Live cyanobacteria cultured by artist-scientist Hideo Iwasaki is placed into specimen jars in preparation for exhibition

The image above shows preparation work for the 3rd nature exhibition in Puke Ariki. The cyanobacteria was cultured by artist-scientist Professor Hideo Iwasaki of Waseda University, Japan. Professor Iwasaki grows the cyanobacteria in a form derivative of humans, with a head, body, arms and legs.

The cyanobacteria are photosynthetic bacteria, and are ancestors to chloroplasts in plants. A chloroplast captures energy from the sun, and it is said that cyanobacteria helped to make Earth suitable for life. While on exhibition at Puke Ariki the cyanobacteria will be growing slowly, over a period of two months. Instead of the sun, the bacteria will photosynthesise with the light from an animation projected on to them from below.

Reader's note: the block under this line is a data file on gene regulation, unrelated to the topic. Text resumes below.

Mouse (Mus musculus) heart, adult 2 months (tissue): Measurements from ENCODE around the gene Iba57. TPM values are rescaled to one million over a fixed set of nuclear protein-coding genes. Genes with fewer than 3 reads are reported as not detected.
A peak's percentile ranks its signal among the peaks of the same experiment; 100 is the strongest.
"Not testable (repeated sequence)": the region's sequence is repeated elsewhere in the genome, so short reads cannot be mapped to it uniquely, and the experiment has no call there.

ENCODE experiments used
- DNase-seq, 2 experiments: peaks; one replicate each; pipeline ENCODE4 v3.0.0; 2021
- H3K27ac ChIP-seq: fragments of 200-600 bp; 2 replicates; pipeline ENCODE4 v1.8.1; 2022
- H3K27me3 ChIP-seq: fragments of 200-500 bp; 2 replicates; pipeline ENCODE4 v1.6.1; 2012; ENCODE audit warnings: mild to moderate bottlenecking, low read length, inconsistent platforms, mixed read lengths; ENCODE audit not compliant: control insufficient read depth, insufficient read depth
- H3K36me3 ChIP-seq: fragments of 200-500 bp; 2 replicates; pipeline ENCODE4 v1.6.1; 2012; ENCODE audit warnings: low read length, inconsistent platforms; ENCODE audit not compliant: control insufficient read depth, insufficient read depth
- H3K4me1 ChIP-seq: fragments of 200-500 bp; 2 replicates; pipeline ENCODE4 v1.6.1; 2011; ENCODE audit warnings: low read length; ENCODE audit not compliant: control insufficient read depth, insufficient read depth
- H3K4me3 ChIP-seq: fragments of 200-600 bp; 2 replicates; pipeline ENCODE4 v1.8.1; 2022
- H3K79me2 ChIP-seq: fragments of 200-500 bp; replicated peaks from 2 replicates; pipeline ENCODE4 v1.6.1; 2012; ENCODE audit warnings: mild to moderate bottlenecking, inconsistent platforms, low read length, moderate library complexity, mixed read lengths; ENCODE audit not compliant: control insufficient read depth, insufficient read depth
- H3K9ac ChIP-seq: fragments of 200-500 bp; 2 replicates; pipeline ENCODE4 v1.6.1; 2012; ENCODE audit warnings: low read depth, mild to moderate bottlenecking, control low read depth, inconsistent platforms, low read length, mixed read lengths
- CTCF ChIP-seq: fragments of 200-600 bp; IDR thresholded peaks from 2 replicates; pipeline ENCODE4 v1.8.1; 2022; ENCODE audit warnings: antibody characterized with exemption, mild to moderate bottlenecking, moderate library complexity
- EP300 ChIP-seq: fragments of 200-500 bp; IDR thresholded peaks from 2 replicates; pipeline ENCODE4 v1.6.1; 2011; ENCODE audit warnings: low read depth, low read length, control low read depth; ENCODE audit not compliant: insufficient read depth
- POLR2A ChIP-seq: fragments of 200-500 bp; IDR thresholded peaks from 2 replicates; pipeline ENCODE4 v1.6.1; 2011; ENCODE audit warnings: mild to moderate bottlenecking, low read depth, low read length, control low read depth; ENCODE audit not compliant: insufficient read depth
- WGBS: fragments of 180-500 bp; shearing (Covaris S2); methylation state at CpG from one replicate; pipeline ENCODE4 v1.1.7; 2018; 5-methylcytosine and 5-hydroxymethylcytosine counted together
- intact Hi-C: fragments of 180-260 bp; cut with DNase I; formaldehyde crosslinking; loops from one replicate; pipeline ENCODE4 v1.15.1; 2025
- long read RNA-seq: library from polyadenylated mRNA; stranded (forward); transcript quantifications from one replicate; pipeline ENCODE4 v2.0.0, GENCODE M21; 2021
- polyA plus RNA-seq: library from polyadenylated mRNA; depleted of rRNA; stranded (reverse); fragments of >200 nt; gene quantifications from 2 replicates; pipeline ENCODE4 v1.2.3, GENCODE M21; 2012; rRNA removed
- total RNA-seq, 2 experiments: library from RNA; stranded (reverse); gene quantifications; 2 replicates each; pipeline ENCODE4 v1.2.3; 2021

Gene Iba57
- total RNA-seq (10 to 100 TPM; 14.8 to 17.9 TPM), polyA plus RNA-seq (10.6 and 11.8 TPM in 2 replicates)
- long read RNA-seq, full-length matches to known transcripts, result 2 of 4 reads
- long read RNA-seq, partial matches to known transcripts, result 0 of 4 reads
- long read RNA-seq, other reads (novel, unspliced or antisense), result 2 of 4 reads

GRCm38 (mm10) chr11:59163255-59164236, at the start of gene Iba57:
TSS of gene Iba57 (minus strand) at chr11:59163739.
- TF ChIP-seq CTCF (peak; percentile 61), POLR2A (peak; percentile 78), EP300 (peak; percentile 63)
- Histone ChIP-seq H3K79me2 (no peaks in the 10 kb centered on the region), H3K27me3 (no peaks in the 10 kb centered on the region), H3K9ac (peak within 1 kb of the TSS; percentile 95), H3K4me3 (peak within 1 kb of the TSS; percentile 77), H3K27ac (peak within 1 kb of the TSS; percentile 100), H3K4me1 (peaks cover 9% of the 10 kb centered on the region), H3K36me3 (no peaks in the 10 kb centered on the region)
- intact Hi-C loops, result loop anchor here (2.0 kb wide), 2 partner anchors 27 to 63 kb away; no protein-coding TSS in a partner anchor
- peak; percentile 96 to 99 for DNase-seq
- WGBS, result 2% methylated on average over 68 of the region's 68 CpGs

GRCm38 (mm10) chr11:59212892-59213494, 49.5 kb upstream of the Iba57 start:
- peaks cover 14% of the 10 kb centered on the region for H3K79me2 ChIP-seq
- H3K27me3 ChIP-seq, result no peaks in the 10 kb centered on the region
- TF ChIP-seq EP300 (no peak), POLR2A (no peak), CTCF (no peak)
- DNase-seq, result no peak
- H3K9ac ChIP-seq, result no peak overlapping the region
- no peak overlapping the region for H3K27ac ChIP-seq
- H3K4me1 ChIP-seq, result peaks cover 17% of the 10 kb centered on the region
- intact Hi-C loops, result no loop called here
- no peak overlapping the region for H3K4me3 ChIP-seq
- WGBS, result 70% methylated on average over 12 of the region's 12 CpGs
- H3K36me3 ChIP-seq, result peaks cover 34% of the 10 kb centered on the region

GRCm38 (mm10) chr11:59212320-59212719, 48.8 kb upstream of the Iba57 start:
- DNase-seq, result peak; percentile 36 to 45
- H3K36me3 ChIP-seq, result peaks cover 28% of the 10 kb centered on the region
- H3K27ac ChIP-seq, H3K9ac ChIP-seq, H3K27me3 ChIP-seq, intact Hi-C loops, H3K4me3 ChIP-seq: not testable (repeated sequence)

The work of art and science raises several questions about the boundaries of life and our relationship to living plants. As Professor Iwasaki says: “They will be living at an interface which is hard to be called artificial or natural, drawing complicated patterns, and die.”